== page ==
The steadily increasing number of cancer survivors is a testament to the many successes achieved by the cancer community. These include progress in the development and use of cancer screening and early detection technologies, more effective and often multimodal therapies, and a broadening array of supportive care and rehabilitative options. Increased survivorship also results from wider adoption of cancer screening behaviors and healthier lifestyles by those at risk for the disease. At the same time, the 9.8 million survivors in the United States represent a clear challenge to NCI. These individuals serve as a reminder that we must look beyond the search for a cure and provide hope for a productive and valuable future to those living with and beyond a cancer diagnosis.

Cancer survivors face issues such as maintaining optimal physical and mental health, preventing disability and late effects related to cancer and its treatment, and ensuring social and economic well-being for themselves and their families. The 17 grants to study long-term survivors will begin to address many of these issues.

The studies will examine areas such as health care utilization after treatment, the impact of newer cancer therapies on quality-of-life outcomes, the incidence and nature of metabolic syndromes among childhood and adult cancer survivors, and interventions to ameliorate adverse outcomes among those living with unfavorable consequences of their disease or its treatment. Investigators will address these questions with special awareness of and focus on previously understudied populations including people who have survived colorectal, head and neck, gynecologic, or hematologic cancers; the elderly; and people from diverse sociocultural backgrounds. These grants will enable us to create a strong, multidisciplinary cadre of investigators positioned to enhance the scientific and methodological basis of this quickly maturing area of scientific inquiry.

NCI could not be at the forefront of survivorship research without innovative collaborations with partners such as CDC, ACS, the National Coalition for Cancer Survivorship, and the Lance Armstrong Foundation. With their support and dedication, NCI's Office of Cancer Survivorship is uniquely poised to champion significant advances in cancer survivorship research.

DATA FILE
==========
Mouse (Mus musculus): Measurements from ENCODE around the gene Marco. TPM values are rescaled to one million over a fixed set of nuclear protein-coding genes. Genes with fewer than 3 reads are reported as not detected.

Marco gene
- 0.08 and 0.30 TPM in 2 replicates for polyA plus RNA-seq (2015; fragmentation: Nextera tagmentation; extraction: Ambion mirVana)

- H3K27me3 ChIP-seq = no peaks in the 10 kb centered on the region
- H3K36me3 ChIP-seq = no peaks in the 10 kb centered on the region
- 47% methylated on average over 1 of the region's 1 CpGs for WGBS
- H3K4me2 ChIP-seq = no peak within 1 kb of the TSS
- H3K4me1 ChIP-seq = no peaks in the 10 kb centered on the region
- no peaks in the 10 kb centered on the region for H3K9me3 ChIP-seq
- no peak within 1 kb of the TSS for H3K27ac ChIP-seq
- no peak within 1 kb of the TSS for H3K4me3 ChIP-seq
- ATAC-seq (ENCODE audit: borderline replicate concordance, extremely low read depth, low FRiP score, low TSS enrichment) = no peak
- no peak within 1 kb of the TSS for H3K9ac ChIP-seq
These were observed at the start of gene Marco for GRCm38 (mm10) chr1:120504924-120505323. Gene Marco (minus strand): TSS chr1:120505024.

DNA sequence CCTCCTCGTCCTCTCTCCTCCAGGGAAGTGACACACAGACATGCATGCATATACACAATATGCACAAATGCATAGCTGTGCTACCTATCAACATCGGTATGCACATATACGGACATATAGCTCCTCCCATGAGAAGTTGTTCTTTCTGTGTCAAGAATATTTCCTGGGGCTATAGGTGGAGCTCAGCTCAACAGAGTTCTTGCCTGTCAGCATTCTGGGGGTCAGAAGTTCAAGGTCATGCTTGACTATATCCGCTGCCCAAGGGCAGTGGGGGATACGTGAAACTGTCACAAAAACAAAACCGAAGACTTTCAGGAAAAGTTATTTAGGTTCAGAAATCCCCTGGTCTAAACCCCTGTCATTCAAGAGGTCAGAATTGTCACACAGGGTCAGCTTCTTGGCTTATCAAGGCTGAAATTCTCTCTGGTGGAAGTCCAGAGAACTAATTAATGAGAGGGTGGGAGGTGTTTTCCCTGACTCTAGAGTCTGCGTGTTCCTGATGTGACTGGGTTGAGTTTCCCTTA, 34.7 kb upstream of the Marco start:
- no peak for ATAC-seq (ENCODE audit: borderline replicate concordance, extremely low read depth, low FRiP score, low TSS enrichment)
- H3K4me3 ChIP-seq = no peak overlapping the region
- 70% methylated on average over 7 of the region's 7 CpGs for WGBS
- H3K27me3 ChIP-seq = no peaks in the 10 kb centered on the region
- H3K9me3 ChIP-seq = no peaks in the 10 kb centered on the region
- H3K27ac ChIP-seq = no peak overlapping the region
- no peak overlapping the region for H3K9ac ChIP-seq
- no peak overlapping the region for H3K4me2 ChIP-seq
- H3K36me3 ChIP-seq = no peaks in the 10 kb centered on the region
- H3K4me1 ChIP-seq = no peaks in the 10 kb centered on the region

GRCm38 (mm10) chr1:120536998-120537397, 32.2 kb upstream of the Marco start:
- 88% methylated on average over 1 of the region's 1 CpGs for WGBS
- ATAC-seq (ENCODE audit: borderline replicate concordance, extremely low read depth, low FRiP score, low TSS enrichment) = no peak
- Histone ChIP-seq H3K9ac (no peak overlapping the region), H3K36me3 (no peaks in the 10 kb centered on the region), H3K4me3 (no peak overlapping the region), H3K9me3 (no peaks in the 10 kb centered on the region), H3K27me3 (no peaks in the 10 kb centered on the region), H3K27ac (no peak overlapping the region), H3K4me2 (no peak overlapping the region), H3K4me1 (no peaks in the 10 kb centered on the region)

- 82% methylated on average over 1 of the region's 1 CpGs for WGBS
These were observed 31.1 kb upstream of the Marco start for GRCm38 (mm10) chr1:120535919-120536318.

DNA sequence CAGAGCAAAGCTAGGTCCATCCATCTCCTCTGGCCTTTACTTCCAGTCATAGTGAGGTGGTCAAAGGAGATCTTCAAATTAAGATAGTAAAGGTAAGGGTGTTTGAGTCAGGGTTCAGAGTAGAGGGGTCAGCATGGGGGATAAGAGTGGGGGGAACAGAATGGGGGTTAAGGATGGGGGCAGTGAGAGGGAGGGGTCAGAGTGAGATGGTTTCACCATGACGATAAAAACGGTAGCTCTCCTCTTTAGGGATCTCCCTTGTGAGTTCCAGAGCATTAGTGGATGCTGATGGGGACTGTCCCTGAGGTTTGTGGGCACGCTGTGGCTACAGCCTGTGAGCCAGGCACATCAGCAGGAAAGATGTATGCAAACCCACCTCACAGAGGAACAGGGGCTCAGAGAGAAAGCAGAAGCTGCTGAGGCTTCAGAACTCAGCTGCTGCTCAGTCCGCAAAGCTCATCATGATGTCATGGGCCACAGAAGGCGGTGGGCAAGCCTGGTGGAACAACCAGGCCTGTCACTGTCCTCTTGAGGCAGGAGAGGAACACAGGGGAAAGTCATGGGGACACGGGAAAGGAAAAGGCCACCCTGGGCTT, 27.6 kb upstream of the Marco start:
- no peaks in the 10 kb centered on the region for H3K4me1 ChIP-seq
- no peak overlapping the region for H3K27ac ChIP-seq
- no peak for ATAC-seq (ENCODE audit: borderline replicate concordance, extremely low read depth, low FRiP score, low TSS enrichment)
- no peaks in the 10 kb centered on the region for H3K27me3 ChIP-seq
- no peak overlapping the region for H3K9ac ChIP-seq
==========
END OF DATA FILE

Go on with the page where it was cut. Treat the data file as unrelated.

Dr. Julia H. Rowland
Director, Office of Cancer Survivorship
Division of Cancer Control and
Population Sciences

Cancer Research HighlightsCancer Research Highlights

Most Women Do Not Have Recommended Annual Mammograms

Regardless of age, race, ethnicity, income, language, insurance, previous screening use, medical history, or zip code - only 6 percent of women get regular annual mammograms, according to a study in the June 21 online issue of Cancer.

The study included data on 72,417 women who received a total of 254,818 screening mammograms. Dr. James Michaelson and his team at the Massachusetts General Hospital's Avon Foundation Comprehensive Breast Evaluation Center found that only 6 percent of women who received a mammogram in 1992 received all recommended annual screenings for the next 10 years. Researchers noted that this shows "a screening level that was disappointingly low, with potentially negative health-related consequences."

Women aged 55-64 and women with previous breast cancer had higher screening rates than other women. All groups fell within the low screening range, but women without insurance, women who did not speak English, and women from traditionally underserved groups had lower screening rates than other women.

The authors note that in their screening population approximately 20 percent of all invasive breast malignancies detected in women who had been screened previously were found by non-mammographic methods more than a year after the previous negative mammography. "Most of these tumors probably emerged as larger, palpable masses not because a previous mammogram failed to detect them but because too much time had been allowed to pass since the last screening mammogram," the authors conclude.

Blood Vessel Membrane Proteins Help Target Imaging Agents and Drugs